Forky would probably approve.

How did 2019 make you feel? Surely there were highs and lows, but if you spent a good portion of the year that was feeling concerned with the nature of your existence, then Dictionary. com understands. On Monday the website announced that it has selected “existential” as its word of the year for the 2019, and explained why through the lens of Toy Story 4 breakout character Forky.

“We know what you must be thinking: Forky? The dictionary? 2019?”’s write-up begins. “Well, the thing about Forky is, his dilemma actually speaks to a broader theme of threat and crisis reflected not only in culture and news, but also in our dictionary work throughout this year. High-stakes events around the world involving climate change, gun violence, and democratic institutions were some of the top news stories. And words about these events, from polar vortex to stochastic terrorism to exonerate, were top searches and trends on Notable among searches was existential, which we’ve chosen as our Word of the Year for 2019. It captures a sense of grappling with the survival — literally and figuratively — of our planet, our loved ones, our ways of life.”

Credit: ©2019 Disney/Pixar

The explanation continues, “Yep, heavy stuff. But, existential also inspires us to ask big questions about who we are and what our purpose is in the face of our various challenges — and it reminds us that we can make choices about our lives in how we answer those questions.” explained the two main definitions of “existential”: “Of or relating to existence” (as in, climate change is an “existential” threat to humankind) and “concerned with the nature of human existence as determined by the individual’s freely made choices” (as in, Forky went through an “existential” crisis about whether he’s a toy or trash).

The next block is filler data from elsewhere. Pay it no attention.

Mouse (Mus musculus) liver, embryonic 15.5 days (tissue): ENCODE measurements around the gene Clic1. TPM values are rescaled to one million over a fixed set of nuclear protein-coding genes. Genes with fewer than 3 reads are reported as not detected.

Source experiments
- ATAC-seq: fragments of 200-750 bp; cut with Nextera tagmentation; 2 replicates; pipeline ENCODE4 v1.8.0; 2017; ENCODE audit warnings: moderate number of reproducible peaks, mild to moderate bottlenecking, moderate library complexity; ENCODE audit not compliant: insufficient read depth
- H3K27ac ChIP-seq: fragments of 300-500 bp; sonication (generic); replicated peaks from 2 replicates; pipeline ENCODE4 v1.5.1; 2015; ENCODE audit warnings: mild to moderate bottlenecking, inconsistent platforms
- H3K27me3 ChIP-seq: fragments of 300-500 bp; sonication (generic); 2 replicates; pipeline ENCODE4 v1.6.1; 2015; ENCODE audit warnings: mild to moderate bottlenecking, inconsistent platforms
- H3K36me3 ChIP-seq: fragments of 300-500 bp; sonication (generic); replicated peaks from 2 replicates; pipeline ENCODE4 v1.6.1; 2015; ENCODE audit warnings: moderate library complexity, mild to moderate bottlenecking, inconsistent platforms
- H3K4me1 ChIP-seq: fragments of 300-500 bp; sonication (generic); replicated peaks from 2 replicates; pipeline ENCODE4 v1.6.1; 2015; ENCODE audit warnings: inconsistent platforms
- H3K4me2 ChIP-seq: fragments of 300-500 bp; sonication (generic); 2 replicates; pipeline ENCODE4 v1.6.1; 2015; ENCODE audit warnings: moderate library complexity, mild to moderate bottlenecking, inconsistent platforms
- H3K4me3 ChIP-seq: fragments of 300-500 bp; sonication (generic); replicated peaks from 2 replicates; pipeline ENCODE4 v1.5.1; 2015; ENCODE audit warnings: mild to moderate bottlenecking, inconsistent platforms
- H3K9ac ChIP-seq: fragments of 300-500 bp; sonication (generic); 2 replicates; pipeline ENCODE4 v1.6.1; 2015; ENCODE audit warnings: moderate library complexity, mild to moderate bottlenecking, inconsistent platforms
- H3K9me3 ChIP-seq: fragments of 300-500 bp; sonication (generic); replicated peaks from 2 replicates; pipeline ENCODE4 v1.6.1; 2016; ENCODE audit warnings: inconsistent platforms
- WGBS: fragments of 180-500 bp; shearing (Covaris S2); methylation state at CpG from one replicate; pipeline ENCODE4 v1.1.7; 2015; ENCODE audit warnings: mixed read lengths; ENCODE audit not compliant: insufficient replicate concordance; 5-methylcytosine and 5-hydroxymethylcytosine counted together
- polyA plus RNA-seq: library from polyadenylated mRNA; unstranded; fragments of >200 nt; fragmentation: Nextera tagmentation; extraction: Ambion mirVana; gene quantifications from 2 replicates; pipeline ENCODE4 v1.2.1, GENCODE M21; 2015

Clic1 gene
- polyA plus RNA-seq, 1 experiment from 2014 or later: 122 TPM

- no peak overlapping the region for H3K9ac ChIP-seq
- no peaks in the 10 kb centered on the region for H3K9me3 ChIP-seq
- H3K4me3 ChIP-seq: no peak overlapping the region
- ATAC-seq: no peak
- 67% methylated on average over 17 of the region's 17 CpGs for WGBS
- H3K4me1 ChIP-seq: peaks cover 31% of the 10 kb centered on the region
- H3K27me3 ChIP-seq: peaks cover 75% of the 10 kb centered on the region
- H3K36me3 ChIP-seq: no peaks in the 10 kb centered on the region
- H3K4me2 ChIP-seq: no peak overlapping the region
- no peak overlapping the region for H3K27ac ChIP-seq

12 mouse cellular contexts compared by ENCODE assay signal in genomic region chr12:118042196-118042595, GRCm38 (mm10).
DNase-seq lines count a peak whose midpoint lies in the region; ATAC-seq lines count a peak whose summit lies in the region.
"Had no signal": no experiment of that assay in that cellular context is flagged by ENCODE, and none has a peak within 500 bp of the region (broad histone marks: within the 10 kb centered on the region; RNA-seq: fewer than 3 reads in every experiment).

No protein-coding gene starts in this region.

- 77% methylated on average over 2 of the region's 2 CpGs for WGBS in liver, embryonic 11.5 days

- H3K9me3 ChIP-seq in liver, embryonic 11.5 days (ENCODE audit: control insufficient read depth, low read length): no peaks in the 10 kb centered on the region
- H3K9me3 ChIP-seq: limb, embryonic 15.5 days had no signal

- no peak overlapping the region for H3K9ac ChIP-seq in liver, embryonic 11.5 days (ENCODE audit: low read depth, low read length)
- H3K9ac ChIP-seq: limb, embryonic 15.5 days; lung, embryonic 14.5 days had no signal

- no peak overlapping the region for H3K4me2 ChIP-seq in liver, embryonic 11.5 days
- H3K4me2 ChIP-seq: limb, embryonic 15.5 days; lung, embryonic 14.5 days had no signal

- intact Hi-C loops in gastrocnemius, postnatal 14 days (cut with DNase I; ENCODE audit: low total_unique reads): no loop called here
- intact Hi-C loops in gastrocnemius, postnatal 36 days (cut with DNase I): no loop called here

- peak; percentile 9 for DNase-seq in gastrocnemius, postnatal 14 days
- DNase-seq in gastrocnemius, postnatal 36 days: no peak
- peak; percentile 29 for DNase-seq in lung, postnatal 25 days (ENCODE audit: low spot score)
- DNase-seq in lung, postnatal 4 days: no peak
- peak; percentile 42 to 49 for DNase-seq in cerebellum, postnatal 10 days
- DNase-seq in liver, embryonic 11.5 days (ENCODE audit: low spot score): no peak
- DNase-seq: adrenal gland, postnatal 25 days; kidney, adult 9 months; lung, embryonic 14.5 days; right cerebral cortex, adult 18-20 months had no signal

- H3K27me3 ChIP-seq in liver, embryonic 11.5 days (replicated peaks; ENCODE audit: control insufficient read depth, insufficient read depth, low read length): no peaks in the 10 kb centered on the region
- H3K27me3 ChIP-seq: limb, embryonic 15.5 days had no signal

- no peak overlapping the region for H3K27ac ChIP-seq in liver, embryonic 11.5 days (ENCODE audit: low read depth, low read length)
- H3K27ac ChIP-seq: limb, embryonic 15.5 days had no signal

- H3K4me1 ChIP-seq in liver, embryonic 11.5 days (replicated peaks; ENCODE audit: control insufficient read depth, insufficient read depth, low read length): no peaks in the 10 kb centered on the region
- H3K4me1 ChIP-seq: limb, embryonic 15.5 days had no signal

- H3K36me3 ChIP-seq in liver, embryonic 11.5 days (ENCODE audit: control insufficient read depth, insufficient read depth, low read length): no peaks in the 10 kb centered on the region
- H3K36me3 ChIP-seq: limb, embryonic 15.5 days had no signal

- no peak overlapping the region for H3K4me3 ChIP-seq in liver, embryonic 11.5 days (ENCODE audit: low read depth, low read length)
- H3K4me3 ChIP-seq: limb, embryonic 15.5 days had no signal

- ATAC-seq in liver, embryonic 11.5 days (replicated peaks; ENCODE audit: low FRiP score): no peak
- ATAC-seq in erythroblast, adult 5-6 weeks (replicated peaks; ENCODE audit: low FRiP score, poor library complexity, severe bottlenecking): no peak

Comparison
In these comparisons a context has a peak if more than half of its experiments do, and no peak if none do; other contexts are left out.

Although talking about the nature of existence can sometimes feel heavy or dark, wants readers to know its choice is also optimistic: “A concept at the core of existential philosophy, agency is the power to make meaningful, authentic choices over our own existences as individual beings. Forky, for instance, exercises agency over his life when he chooses to be there for his child, rejecting that he is just a disposable piece of plastic and embracing his worth as a toy … not that we are saying you have to make life choices just because a cartoon utensil did. But, Forky’s journey affirms how we can turn existential threats into existential choices.”

As an example, chose “nonbinary” as their runner-up word of the year, writing, “in the year 2019, defined by existential threats and crises, the ability to define who we are is a powerful and inspiring example of taking existential control over our lives.”

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